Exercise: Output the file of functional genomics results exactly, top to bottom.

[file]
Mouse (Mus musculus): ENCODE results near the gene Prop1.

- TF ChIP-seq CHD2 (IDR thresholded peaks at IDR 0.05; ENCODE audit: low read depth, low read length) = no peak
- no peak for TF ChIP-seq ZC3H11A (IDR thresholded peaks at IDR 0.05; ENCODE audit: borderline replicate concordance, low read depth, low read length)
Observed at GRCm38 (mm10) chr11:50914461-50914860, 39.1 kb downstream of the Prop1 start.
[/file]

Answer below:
Mouse (Mus musculus): ENCODE results near the gene Prop1.

- TF ChIP-seq CHD2 (IDR thresholded peaks at IDR 0.05; ENCODE audit: low read depth, low read length) = no peak
- no peak for TF ChIP-seq ZC3H11A (IDR thresholded peaks at IDR 0.05; ENCODE audit: borderline replicate concordance, low read depth, low read length)
Observed at GRCm38 (mm10) chr11:50914461-50914860, 39.1 kb downstream of the Prop1 start.